INSTRUMENT OF TRANSFER (IOT)
The instrument of transfer takes the form of a conveyance or an assignment of the totality of the transferor’s interest in the property to the transferee usually for consideration. Such instrument is required to be by Deed in order to convey a legal estate in favor of the transferee. See S. 3, Real Property Act 1845; S. 77 PCL.
The preparation of the IOT should be made by the purchaser’s solicitor for the approval of the vendor’s solicitor. Some states have taken care of imposition of solicitor especially PCL states. See S. 73 PCL.
An instrument of transfer will be sent to the vendor for necessary amendment. Upon approval by the vendor’s solicitor and the purchaser’s solicitor shall prepare four engrossed copies (the original copy and three carbon copies) to meet the requirement of stamping and registration. It is expected that after completion, all relevant title documents will be handed over to the purchaser for his signature.
We now move to consider the form and content of an Instrument of Transfer. They include:
a. Commencement Clause which includes date and parties.
b. Recitals: These are statements of fact stating the background to the transaction. There are two types of recitals; narrative recitals and introductory recitals. The former sets out the title while the latter set out the purpose of the Deed itself. Recitals function as estoppel (a rule of evidence precluding a party from denying the truth of some representation earlier made by him) against the part making it. Recitals also make reference(s) to statutory provisions where the law has imposed certain obligations on the party e.g. the requirement of Governor’s consent under the Land Use Act.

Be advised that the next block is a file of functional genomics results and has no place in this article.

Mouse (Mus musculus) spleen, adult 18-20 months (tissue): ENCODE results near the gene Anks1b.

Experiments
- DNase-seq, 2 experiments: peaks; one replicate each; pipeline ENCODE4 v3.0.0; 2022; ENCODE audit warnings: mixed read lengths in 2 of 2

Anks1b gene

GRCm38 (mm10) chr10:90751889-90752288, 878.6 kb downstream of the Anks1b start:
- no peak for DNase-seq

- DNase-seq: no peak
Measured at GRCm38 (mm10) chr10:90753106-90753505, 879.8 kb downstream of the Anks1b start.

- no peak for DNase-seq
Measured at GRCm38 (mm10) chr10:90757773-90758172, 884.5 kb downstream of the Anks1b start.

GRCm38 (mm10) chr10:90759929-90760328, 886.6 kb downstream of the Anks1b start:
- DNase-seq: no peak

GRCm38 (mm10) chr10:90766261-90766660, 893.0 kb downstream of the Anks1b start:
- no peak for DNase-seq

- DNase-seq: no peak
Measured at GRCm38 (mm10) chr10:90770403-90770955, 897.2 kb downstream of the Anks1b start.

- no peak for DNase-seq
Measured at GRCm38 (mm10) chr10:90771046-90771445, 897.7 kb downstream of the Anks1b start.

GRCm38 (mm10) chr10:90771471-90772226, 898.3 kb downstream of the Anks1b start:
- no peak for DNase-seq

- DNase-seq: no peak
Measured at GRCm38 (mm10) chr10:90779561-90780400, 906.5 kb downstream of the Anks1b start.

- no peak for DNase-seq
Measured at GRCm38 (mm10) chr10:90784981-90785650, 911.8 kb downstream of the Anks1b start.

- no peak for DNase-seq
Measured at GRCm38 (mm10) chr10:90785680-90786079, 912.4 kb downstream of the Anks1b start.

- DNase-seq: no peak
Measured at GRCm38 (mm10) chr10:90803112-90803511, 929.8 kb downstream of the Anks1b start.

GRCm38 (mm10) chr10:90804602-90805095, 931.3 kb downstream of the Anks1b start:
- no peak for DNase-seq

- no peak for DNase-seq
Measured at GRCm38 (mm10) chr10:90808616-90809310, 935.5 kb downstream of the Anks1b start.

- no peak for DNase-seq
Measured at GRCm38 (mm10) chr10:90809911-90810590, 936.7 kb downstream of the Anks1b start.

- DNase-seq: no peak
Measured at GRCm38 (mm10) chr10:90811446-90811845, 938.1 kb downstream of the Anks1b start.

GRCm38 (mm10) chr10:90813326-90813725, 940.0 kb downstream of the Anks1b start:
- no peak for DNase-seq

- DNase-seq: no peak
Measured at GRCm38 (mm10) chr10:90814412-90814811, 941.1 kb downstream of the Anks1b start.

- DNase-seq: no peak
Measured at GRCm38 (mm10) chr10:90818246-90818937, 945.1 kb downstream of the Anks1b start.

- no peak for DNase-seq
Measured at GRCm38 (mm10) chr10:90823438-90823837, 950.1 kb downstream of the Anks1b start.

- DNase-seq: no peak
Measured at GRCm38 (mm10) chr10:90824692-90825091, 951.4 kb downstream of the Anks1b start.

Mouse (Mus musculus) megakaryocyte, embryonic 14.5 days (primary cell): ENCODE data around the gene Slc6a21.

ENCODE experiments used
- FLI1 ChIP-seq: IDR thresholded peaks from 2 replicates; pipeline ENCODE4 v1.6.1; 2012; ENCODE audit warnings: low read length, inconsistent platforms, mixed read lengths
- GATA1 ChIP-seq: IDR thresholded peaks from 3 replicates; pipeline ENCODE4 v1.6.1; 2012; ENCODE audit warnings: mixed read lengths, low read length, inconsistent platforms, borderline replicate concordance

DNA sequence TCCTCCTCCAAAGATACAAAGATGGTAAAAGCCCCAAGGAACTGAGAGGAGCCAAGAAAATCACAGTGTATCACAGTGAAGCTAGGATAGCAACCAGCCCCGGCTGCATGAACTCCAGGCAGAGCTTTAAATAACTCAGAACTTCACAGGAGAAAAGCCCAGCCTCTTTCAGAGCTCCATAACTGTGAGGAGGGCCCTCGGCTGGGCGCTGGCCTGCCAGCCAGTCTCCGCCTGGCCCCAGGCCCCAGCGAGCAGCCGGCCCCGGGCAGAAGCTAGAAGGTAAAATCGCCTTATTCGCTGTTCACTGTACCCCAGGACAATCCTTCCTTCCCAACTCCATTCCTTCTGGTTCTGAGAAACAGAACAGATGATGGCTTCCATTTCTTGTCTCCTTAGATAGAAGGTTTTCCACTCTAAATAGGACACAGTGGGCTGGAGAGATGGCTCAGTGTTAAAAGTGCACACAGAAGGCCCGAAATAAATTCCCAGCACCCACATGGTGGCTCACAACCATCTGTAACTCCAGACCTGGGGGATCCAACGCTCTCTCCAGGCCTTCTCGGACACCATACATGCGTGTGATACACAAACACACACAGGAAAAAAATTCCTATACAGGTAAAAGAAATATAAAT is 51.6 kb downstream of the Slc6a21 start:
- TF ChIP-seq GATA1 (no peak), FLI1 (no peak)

c. Operative part: This contains consideration and receipt clauses, word of grant, parcel clause, habendum etc. i. Consideration refers to the purchase price of the property; it should include the deposit already paid. The absence of the consideration clause doesn’t invalidate the Deed ii. The receipt clause mainly indicates the vendor’s acknowledgement of the receipt of the purchase price. After payment of the purchase price, the receipt of payment may be endorsed on the assignment or in it. iii. As regards the Word of Grant, no particular word is required to convey interest to the purchaser; what is important is that the intention of the parties is clear. The common word is “Assign” or “Convey” with respect to assignments and “Transfers” with respect to conveyance of a registered land iv. The parcel clause refers to the exact description of the measurement of land to be conveyed v. the Habendum describes the estate the assignor is giving to the assignee. It describes the nature of interest whether freehold, leasehold or Right of Occupancy.
d. Covenants: In short, a covenant is an agreement to do or refrain from doing certain things.
e. Indemnity Clause: This means reimbursement against anticipated loss. The clause is common amongst conveyancers in Nigeria to prevent fraud owing to the nature of land holding under the Land Use Act.
f. Testimonium: This is the beginning of the concluding part of the Deed of Assignment and it links the content of a Deed with a person’s signature.
g. Schedule: This is available where the body of the Deed may be crowded
h. Execution and Attestation Clause: it must be signed, sealed and delivered. Also, attestation before a magistrate may be required. Please note that where an illiterate person is involved, an illiterate jurat must be present otherwise the illiterate may be allowed to deny it.
i. Exchange of Agreement: parties exchange agreements and the law presumes that the agreement has been concluded and interest effectively transferred.
j. Perfection of Instrument: Basically, this entails registration under the applicable laws. Any document that transfers interest is registrable. The effect of non-registration would be carefully analysed under a separate topic.